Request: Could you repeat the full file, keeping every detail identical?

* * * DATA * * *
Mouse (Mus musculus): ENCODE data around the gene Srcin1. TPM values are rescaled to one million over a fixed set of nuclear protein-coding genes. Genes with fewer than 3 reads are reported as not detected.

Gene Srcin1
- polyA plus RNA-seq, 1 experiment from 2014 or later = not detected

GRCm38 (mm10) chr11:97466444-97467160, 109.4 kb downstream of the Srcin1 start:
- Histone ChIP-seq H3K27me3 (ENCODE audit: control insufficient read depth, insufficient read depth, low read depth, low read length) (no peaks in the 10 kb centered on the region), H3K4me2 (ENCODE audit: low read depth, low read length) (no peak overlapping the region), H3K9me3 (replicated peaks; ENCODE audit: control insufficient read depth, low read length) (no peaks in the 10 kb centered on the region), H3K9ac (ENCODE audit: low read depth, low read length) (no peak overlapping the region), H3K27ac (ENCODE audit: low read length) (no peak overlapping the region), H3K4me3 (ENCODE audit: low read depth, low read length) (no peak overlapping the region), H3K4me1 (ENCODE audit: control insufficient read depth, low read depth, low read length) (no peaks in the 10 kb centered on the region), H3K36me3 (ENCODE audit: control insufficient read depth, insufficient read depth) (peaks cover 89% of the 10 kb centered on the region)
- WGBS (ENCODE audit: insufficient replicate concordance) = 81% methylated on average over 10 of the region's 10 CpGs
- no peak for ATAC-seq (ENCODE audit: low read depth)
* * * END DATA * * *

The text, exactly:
Mouse (Mus musculus): ENCODE data around the gene Srcin1. TPM values are rescaled to one million over a fixed set of nuclear protein-coding genes. Genes with fewer than 3 reads are reported as not detected.

Gene Srcin1
- polyA plus RNA-seq, 1 experiment from 2014 or later = not detected

GRCm38 (mm10) chr11:97466444-97467160, 109.4 kb downstream of the Srcin1 start:
- Histone ChIP-seq H3K27me3 (ENCODE audit: control insufficient read depth, insufficient read depth, low read depth, low read length) (no peaks in the 10 kb centered on the region), H3K4me2 (ENCODE audit: low read depth, low read length) (no peak overlapping the region), H3K9me3 (replicated peaks; ENCODE audit: control insufficient read depth, low read length) (no peaks in the 10 kb centered on the region), H3K9ac (ENCODE audit: low read depth, low read length) (no peak overlapping the region), H3K27ac (ENCODE audit: low read length) (no peak overlapping the region), H3K4me3 (ENCODE audit: low read depth, low read length) (no peak overlapping the region), H3K4me1 (ENCODE audit: control insufficient read depth, low read depth, low read length) (no peaks in the 10 kb centered on the region), H3K36me3 (ENCODE audit: control insufficient read depth, insufficient read depth) (peaks cover 89% of the 10 kb centered on the region)
- WGBS (ENCODE audit: insufficient replicate concordance) = 81% methylated on average over 10 of the region's 10 CpGs
- no peak for ATAC-seq (ENCODE audit: low read depth)